DriverDX Helps Ontario's Bus Companies and Drivers Get Back to Work
August 17, 2021 (PRLEAP.COM) Technology NewsBarrie, ON - Angie Ricci has encountered sexism in many forms in the transportation/ motorcoach industry over the years.
She has endured small things like being told that cleaning buses was "her job" when interviewing a would-be bus driver. She has also endured much larger things like having to win a public hearing to prove that she deserved to run her own company.
Ricci didn't set out to become the only Canadian woman to build a motorcoach company from the ground up. She simply saw an opportunity to start a business that would shuttle people from Southern Ontario to Casino Rama. When she succeeded at that, she set her sights on her company (Angel Tours) expanding to other routes. But the industry's Old Boys Club wasn't ready to let her.
As a result, she had to make her case to The Ontario Highway Transport Board at an unprecedented live hearing.
"There was a live hearing where I had to prove that people wanted my bus service. It was the first hearing of this kind that The Ontario Highway Transport Board had ever experienced. I brought 300 witnesses to my hearing. I made my case, and I won."
Despite Ricci's victory in the year 2000, the transportation/motorcoach industry remains overwhelmingly male today. It's estimated that women currently make up:
It is even harder to recruit women to the private sector of the motorcoach industry, which echos an overall recruitment problem. Private companies can't offer the same attractive benefits packages, while they also can't pay a high wage because they have to keep costs down to win contracts. In many cases, these companies are charging operating rates that are over 20-years-old, and the drivers are the ones to suffer.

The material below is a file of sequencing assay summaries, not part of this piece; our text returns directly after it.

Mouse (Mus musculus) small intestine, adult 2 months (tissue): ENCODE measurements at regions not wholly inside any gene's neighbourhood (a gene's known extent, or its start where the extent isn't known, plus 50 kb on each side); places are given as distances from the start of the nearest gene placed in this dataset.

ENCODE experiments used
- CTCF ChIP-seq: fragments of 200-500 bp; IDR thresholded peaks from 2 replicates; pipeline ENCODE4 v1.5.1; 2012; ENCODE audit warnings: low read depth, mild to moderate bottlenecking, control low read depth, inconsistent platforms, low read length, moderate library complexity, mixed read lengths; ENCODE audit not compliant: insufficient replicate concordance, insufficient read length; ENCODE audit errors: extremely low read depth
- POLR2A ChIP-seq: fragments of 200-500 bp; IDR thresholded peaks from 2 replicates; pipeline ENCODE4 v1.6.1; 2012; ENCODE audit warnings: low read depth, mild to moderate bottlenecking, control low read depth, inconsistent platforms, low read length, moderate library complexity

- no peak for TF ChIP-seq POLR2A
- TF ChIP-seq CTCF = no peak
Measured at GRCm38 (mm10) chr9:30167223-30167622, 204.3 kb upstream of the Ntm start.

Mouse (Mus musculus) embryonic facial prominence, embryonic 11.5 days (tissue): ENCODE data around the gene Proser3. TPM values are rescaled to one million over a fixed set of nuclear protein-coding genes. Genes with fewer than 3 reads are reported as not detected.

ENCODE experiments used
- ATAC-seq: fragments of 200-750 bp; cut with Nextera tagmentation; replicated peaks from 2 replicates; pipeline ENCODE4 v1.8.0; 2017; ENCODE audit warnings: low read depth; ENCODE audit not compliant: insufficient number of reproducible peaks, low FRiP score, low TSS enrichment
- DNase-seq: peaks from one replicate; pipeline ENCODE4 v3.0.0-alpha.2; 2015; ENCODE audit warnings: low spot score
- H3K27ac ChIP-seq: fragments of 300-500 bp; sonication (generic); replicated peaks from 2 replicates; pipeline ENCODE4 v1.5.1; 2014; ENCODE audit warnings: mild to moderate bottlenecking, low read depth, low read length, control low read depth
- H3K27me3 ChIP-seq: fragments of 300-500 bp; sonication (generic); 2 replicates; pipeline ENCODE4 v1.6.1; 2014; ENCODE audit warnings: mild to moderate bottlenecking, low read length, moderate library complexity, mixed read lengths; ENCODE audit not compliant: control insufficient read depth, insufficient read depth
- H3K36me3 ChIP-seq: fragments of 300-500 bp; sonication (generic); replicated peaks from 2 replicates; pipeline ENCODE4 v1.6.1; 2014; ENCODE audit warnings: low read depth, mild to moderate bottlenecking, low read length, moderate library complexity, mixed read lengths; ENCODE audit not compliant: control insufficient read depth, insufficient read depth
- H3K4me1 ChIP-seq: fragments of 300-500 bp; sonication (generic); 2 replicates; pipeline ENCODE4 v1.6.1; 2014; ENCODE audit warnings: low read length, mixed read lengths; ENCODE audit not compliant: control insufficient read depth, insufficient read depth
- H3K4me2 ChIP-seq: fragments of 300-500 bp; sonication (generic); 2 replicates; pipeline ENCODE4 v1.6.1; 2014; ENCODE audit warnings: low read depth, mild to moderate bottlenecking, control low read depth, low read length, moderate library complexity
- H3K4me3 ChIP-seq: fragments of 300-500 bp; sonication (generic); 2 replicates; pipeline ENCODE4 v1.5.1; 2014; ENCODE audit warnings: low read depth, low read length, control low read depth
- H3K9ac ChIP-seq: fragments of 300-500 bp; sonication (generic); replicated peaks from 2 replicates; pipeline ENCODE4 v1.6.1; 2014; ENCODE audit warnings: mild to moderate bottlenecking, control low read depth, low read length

That's why Ricci is currently looking to parlay her experience in the industry into DriverDX, a software as a service (SaaS) offering that aims to help companies find drivers, while also helping drivers get back to work after the COVID-19 lockdown.
"Whenever something big happens to society, be it a pandemic or financial crisis, bus drivers always feel it first. They have to stay home because nobody is travelling," said Ricci.
"DriverDX can help them get back on their feet. It can also help them leverage unused licences by helping bus drivers find work in small trucks or in delivery. We can also help companies find drivers and help them address the dire staffing shortage happening across North America right now."
Launching DriverDX put Ricci in the familiar role of a woman entrepreneur trying to break into a predominantly male industry. Women still only account for about 37% of all Canadian entrepreneurs, and only about 13% of the entrepreneurs in the information technology sector.
Ricci added that she is once again encountering the same familiar issues getting funding, which is a problem that plagues all women entrepreneurs. TechBase recently reported that women-led startups received only 2.3% of all venture capitalist funding in 2020.
On the plus side, taking part in various entrepreneurial groups like The Sandbox Centre and the Henry Bernick Entrepreneurship Centre at Georgian College has finally given Ricci the chance to meet other women entrepreneurs and share experiences, which is something she didn't get to do 23 years ago.
"I didn't have any female mentors with Angel Tours because there were no females in the industry at the time. I just sort of learned as I went and hustled to make things happen."
"Today, I have young women asking me questions. It makes me realize that my contribution to their journey was something that I lacked on mine."
After 23 years of hiring and recruiting bus drivers, Angie Ricci used the pandemic lockdown as an opportunity to parlay her expertise into DriverDX. It is the only professional driver marketplace connecting professional drivers of buses, trucks and vans with carriers and companies who operate commercial vehicles.